By Bill Aiken
June has arrived (along with a lot of noisy cicadas). A difficult school year is coming to a close as we emerge (like the cicadas?) from a lengthy underground hiatus brought on by the Covid pandemic.
We celebrate the beginning of summer (vacation!), flag day and Fathers Day, and here in the DMV the IFC marks its annual Bridge Builders Awards – recognition of those who in diverse ways had the courage, kindness and civic sense to build bridges of understanding and a sense of human solidarity among people from diverse religious backgrounds.
Like most other virtues we need in life, our sense of respect and value for the ‘other’ begins at home. So today, I’d like to put a couple of these celebrations together by honoring the first interfaith bridge-builder I’ve known – my dad. By extension, I want to honor all of those families for whom religious diversity is not an abstract idea but a lived reality.
I come from a completely Irish-American background. My mother’s clan of McFaddens and O’Haras hail from the south of Ireland, and are Catholic, while my Dad’s ancestors came from Northern Ireland and were Scotch-Irish Protestants. This is a dividing line over which much blood has been spilled – not just in Ireland but in my home town of Philadelphia as well, with the Protestant v Catholic workers riots of the 19th century and the anti-immigrant wave of the early 20th Century. So much anger and demonizing leading to so much more anger and grief. So it was not a small thing for either family when in 1944 my Presbyterian Dad (Bob) married my mom (Mary) in a Catholic Church in the then-Catholic Irish enclave of SW Philadelphia.
My dad promised that he would support the kids being raised as Catholic and he remained true to his word, helping us with our catechism studies, and rising every Sunday morning to help my mom dress the kids and bundle all 5 (later 7) of us in the car to go to Mass. I remember Sunday mornings when my father would be sitting behind the wheel of the family sedan packed with squirmy kids as Mary – who was always a bit on the late side (she had her reasons!) would still be inside the house getting ready as we sat waiting for her. We kids would sense dad’s growing impatience as he – sensing the worsening parking conditions at the church – would begin to recite his own sort of prayer, but in place of the standard “Hail Mary”, familiar to most Catholics his mantra was an frustration-driven “damnit Mary!!”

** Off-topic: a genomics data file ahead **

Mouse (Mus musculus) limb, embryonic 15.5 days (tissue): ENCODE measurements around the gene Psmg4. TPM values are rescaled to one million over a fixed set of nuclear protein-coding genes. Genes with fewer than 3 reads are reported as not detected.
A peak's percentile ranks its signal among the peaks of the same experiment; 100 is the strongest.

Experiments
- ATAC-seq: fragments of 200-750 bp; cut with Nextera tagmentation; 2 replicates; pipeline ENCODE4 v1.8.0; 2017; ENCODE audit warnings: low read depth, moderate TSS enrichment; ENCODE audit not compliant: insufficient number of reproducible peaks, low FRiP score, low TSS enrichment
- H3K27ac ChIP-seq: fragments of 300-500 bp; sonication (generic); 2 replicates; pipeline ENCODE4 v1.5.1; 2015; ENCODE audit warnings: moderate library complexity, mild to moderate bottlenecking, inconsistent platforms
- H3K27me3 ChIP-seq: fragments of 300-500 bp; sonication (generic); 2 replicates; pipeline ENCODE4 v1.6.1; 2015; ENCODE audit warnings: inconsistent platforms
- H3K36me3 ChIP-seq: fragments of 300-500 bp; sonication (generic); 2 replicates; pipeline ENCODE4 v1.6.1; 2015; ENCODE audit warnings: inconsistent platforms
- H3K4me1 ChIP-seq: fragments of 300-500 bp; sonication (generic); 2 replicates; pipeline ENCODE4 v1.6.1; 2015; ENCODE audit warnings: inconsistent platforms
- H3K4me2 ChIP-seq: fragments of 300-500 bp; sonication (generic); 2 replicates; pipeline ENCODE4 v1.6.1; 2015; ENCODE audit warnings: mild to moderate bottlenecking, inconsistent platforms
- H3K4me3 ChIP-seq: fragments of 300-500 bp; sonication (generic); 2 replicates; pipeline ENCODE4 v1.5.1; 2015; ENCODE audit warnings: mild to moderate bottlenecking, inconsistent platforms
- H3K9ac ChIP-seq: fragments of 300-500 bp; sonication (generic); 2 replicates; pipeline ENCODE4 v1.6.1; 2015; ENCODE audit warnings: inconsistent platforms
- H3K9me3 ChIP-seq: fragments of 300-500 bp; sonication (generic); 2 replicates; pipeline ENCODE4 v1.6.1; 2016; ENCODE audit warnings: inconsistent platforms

But he did this faithfully Sunday after Sunday, fully supporting our religious upbringing, and giving us a powerful example of loving care. I learned that interfaith cooperation was not a new idea to him; he told us stories of how his protestant grandfather in Derry Ireland would regularly offer his horse and wagon to take the local Catholic Priest on his pastoral rounds.
In time, my dad converted to Catholicism, and remained an active and devoted member of his parish throughout his life.
Picking up the thread, I – who was raised firmly in the Catholic tradition – decided during my college years, that it was the teachings and practice of the Buddha that spoke directly to my soul, leading me over time to part with the faith of my childhood and embrace a new religion.